Education Secretary Betsy DeVos made it clear during a CNN interview Sunday that the Trump administration still has no plan to secure the safe return of students to school this fall, underscoring the administration's position that school districts are basically on their own and that students should return to classes in person, regardless of the risks.
Instead of outlining steps that the administration should be taking to safeguard the lives of children and families in the midst of a pandemic that has killed more than 135,000, DeVos sowed more confusion among concerned parents Sunday on CNN's "State of the Union" as she stuck to her mantra -- that children "need to be back in school" (period) -- over and over again in answer to nearly every question from CNN's Dana Bash.
Embracing the administration's "anything goes" ethos, DeVos refused to say whether school districts should follow the guidelines set out by the US Centers for Disease Control and Prevention to keep children safe, which Trump has described "as very tough and expensive." She posited that the guidelines -- which outline common sense measures like spacing desks six feet apart and staggering arrivals -- are "flexible" and could be used as "appropriate."
She offered no reassurances about how teachers would be protected, even though a new study from the Kaiser Family Foundation shows that nearly a quarter of them have underlying conditions or are of an age that places them in the highest risk category for serious coronavirus complications.
Overall, DeVos described the Department of Education's role as something akin to that of a virus consultant, one willing to meet with school districts to help them map out individualized plans as needed.
"Kids need to be back in school, and school leaders across the country need to be making plans to do just that," DeVos said, swatting away concerns about the deadly virus as though it were just a common nuisance. "There is going to be the exception to the rule. But the rule should be that kids go back to school this fall. And where there are little flare-ups or hotspots, that can be dealt with on a school-by-school or a case-by-case basis."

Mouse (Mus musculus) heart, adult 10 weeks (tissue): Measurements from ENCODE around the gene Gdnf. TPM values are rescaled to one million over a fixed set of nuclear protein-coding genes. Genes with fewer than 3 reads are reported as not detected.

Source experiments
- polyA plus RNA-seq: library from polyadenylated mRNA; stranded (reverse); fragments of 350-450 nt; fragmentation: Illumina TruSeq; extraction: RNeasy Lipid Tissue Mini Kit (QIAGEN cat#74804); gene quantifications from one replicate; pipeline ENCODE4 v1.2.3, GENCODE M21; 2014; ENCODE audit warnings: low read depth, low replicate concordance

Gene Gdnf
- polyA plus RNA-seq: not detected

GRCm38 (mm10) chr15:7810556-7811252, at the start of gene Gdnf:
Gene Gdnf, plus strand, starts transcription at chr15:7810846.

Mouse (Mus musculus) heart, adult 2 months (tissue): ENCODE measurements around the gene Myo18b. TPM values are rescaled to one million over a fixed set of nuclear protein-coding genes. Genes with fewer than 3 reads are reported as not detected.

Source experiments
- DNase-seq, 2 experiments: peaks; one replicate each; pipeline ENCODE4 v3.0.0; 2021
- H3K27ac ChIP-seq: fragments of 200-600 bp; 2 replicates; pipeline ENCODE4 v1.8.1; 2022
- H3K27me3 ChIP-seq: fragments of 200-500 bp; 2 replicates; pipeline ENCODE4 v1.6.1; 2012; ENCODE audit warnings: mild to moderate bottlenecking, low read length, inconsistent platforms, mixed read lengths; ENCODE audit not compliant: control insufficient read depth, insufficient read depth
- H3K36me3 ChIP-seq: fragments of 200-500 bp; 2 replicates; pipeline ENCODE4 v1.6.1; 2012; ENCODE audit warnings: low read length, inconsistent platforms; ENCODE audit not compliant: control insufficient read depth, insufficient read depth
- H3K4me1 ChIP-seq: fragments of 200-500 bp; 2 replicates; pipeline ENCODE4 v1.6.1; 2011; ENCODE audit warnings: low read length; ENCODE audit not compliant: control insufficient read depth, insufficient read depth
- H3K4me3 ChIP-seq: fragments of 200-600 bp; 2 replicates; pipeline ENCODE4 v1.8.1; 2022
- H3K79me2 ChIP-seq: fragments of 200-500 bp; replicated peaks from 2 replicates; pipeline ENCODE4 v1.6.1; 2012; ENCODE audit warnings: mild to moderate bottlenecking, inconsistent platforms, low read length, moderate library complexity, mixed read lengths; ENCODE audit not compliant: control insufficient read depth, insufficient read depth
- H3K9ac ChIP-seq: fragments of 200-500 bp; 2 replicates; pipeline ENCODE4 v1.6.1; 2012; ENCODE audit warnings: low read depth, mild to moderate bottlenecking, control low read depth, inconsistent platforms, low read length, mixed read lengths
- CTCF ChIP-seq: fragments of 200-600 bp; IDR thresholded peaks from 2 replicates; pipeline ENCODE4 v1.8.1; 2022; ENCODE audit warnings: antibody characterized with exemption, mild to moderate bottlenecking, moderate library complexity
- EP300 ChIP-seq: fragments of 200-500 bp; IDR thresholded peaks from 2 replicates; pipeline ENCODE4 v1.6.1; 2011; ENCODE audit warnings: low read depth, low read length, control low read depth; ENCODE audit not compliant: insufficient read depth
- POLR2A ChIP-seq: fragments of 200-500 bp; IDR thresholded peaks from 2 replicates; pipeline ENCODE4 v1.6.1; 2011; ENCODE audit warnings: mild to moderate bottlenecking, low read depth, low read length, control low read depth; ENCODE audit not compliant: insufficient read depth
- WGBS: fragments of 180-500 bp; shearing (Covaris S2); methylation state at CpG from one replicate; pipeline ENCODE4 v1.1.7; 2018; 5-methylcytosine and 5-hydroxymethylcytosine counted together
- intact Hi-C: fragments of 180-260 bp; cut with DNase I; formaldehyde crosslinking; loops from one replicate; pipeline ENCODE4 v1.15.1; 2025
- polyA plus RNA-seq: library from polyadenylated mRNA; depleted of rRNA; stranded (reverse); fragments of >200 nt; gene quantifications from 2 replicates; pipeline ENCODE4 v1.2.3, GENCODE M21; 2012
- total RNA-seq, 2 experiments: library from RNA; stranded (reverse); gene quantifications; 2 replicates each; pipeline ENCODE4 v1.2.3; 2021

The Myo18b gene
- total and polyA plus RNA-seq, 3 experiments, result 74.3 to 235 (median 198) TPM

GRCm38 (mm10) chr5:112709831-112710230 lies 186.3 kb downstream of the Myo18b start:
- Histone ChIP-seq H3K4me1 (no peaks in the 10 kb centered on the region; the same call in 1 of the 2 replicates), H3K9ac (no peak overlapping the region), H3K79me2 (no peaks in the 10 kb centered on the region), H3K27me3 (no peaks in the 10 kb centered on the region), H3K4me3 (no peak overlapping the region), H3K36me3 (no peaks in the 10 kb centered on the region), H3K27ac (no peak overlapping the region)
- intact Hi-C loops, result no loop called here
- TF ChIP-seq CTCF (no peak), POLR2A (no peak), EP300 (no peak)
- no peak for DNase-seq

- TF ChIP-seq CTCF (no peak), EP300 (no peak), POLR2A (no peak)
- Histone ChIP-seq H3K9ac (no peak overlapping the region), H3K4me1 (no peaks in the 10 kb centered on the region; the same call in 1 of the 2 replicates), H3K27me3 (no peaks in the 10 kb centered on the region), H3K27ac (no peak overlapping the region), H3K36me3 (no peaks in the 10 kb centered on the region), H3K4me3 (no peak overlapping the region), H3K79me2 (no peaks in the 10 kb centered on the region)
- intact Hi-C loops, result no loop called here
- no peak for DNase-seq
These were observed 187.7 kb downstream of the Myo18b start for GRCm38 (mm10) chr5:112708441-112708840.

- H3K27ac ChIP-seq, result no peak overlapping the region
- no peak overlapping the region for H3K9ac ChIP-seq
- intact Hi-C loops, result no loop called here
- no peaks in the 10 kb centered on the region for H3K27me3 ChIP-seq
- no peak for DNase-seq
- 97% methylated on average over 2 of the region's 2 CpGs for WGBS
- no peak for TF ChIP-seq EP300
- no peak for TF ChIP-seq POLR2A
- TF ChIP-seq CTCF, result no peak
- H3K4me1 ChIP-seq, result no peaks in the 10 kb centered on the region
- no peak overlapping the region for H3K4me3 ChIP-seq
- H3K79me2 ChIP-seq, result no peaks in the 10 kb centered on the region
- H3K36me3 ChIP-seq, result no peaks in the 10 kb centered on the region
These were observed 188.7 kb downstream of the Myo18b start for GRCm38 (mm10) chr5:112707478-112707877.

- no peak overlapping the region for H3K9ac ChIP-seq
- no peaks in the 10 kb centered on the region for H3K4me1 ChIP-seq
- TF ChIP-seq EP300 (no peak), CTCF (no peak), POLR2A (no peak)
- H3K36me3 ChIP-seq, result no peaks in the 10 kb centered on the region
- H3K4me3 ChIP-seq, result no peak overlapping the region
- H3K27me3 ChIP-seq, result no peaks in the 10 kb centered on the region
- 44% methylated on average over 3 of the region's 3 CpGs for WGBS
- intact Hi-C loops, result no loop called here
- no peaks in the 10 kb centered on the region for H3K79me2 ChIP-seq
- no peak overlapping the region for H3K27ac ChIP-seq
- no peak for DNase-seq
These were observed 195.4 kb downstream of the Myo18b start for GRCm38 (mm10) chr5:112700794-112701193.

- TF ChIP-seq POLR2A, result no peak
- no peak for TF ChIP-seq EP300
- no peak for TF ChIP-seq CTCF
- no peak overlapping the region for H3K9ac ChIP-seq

The description of "little flare-ups" was an almost comical description of the way in which Covid-19 is currently ravaging communities across the United States, once again demonstrating the Trump administration's disconnect from reality.
The nation's top infectious disease expert, Dr. Anthony Fauci, has warned that the US will soon reach 100,000 cases in a single day, a deadly new milestone. And on Sunday, Florida health officials reported 15,300 new coronavirus cases -- shattering the record for the highest number of new cases in a single day in any state across the United States -- according to data from John Hopkins University. Florida's positivity rate currently stands at 19.6%.
DeVos, a billionaire who was a top donor to Trump's 2016 campaign, has long been a lightning-rod figure in the Trump administration, reviled by progressives who have accused her of trying to privatize education and a heroine of school voucher proponents, because of her many years bankrolling school choice efforts that opponents say would draw money away from public education.
Though she had very little experience in public education, DeVos was nominated in 2016 for the post by Trump after playing a key role raising money for his campaign. He called her "a brilliant and passionate education advocate," but she delivered a very shaky performance in her confirmation hearing that underscored her lack of depth on education issues and funding. In one memorable moment, she suggested that a school in Wyoming might need guns on school grounds to protect against grizzly bears.